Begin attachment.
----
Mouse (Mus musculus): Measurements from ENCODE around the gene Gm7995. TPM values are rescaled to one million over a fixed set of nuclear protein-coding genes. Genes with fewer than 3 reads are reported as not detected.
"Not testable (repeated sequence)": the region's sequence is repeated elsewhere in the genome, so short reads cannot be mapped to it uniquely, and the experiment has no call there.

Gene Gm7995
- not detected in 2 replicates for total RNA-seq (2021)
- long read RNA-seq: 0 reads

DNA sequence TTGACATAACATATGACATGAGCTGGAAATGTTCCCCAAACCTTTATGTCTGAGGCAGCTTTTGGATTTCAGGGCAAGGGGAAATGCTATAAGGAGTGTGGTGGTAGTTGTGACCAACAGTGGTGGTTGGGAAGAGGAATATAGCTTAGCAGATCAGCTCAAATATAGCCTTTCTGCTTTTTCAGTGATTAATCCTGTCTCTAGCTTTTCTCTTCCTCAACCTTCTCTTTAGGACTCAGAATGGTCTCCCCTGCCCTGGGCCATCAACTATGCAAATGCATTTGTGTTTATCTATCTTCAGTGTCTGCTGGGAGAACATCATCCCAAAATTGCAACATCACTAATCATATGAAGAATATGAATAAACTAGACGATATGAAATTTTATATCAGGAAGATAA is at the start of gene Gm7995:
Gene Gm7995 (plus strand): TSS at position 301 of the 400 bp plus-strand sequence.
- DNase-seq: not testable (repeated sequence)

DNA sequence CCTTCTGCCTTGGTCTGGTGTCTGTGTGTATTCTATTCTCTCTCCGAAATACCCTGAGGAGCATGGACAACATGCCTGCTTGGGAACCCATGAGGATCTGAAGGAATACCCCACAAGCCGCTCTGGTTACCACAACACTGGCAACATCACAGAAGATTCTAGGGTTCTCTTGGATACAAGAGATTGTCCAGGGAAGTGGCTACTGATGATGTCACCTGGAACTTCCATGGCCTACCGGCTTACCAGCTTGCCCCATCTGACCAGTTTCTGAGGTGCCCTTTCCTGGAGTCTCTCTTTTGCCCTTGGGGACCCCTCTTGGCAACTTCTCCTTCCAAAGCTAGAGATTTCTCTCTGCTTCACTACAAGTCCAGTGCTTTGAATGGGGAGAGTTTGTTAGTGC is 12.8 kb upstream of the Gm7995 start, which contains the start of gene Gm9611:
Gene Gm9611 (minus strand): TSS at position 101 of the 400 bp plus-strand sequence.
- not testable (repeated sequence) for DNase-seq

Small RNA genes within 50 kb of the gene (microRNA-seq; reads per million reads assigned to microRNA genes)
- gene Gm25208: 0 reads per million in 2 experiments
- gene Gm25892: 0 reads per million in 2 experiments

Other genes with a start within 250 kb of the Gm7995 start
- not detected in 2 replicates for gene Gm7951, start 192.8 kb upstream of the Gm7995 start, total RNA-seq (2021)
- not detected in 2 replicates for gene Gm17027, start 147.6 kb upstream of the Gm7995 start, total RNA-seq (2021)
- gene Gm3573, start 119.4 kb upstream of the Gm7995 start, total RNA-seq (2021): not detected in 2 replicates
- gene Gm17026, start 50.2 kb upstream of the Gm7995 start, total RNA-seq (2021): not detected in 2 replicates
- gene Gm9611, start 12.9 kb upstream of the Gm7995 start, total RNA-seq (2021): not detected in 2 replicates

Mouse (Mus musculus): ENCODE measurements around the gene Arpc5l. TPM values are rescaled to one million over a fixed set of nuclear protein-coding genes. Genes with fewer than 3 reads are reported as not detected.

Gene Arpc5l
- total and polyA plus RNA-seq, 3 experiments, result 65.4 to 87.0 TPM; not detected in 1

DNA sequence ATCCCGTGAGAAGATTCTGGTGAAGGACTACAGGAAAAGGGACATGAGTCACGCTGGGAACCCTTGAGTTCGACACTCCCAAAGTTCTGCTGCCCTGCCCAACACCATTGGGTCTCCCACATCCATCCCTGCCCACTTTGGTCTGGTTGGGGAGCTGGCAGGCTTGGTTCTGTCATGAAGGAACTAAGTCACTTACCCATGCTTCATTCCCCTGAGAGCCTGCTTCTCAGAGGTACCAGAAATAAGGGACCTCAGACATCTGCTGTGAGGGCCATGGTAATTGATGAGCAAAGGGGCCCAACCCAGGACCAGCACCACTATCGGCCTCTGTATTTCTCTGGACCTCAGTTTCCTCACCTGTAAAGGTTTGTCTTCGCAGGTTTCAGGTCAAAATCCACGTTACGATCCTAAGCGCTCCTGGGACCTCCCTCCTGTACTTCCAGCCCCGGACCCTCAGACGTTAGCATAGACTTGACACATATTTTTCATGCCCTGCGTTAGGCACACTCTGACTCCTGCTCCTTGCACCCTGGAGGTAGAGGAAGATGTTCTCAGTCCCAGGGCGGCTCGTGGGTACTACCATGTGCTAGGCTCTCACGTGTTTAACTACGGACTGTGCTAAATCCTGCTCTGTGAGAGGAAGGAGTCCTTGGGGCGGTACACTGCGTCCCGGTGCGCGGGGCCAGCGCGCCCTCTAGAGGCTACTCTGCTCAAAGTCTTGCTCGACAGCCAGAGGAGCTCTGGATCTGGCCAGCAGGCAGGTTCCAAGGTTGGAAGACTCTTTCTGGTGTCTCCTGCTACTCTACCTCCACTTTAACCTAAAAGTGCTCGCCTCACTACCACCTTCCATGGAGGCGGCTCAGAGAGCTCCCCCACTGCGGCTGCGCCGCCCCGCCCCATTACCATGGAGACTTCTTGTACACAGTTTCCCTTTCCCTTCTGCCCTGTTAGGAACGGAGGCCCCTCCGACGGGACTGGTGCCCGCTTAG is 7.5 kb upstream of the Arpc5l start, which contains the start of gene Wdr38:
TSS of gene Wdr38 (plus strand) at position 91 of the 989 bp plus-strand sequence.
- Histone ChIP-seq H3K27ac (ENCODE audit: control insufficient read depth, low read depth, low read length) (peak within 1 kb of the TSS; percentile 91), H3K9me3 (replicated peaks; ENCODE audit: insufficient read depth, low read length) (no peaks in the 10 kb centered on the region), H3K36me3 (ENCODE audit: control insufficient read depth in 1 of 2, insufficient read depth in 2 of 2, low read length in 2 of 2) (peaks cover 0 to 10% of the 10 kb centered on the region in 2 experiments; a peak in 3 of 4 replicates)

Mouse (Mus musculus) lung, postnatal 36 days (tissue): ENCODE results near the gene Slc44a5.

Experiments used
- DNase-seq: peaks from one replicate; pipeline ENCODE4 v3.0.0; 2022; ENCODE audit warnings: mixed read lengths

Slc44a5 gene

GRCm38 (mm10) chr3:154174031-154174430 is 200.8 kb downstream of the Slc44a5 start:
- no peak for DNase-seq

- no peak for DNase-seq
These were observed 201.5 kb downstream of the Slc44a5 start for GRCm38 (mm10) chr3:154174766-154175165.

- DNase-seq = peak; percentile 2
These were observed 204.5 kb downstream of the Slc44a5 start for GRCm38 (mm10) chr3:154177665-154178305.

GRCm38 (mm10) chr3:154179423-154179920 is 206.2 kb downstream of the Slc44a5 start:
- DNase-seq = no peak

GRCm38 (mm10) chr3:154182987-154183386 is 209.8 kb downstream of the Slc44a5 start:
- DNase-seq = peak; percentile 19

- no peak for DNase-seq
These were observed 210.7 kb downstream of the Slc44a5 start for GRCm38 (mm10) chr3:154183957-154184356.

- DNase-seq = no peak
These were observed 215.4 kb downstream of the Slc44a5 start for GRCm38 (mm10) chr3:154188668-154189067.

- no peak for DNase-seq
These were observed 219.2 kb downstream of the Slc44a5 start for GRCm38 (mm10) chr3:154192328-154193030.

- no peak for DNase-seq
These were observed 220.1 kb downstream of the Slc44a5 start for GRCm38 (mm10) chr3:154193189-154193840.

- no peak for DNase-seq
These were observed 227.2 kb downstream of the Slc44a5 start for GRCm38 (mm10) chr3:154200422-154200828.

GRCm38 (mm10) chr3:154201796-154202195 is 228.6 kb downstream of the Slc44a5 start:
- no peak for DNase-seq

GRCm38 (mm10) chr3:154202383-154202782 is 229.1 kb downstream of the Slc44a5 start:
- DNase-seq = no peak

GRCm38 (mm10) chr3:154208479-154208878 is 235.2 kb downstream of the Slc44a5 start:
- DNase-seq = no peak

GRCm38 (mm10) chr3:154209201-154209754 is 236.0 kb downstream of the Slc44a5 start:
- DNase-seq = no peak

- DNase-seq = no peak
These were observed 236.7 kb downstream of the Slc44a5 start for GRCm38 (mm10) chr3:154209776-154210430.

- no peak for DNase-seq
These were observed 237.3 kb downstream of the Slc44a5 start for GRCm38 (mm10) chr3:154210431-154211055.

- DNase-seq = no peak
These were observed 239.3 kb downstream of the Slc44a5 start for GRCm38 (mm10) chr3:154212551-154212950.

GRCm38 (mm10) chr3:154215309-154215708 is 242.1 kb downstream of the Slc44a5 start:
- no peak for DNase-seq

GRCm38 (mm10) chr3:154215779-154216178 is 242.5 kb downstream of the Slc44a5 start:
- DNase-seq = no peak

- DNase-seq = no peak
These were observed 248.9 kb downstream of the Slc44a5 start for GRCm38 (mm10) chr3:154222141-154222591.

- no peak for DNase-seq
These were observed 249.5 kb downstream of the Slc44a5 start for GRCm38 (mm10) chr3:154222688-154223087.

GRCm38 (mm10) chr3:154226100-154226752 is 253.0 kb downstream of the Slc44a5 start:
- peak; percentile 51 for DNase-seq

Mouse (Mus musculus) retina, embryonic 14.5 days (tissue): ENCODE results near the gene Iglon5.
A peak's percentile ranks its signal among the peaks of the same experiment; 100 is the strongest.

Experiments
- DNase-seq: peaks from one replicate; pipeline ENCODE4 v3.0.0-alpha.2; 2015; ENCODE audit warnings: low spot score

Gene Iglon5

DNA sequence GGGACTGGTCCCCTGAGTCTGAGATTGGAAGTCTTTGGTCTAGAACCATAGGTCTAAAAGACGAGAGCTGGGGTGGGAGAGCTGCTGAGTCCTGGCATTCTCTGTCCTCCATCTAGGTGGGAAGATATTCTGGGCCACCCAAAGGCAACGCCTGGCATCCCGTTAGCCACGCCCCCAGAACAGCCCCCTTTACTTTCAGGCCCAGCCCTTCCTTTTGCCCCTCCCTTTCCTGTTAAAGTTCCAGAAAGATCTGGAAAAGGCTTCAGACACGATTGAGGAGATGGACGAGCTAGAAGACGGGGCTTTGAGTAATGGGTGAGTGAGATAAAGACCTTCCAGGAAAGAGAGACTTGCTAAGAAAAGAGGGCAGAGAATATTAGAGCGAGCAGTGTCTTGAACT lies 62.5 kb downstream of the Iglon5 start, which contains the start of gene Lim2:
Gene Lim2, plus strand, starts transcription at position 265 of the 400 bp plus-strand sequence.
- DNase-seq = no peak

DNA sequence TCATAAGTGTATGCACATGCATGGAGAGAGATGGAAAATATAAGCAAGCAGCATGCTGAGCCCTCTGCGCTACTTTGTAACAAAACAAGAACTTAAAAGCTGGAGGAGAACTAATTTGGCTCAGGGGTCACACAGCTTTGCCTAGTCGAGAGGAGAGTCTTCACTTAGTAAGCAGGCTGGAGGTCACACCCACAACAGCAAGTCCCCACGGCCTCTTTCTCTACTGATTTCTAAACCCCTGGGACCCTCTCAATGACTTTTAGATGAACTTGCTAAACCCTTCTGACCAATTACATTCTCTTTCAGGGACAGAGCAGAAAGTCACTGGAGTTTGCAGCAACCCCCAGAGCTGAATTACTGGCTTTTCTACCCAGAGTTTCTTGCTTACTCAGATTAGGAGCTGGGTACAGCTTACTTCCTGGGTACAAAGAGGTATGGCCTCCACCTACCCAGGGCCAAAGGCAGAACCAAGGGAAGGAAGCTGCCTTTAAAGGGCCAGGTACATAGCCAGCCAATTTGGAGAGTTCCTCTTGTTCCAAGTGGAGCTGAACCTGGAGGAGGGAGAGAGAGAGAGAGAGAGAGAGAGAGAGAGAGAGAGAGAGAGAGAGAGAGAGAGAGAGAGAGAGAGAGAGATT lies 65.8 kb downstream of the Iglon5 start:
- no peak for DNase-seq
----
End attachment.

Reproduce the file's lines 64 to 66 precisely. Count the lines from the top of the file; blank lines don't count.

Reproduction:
These were observed 239.3 kb downstream of the Slc44a5 start for GRCm38 (mm10) chr3:154212551-154212950.

GRCm38 (mm10) chr3:154215309-154215708 is 242.1 kb downstream of the Slc44a5 start:
- no peak for DNase-seq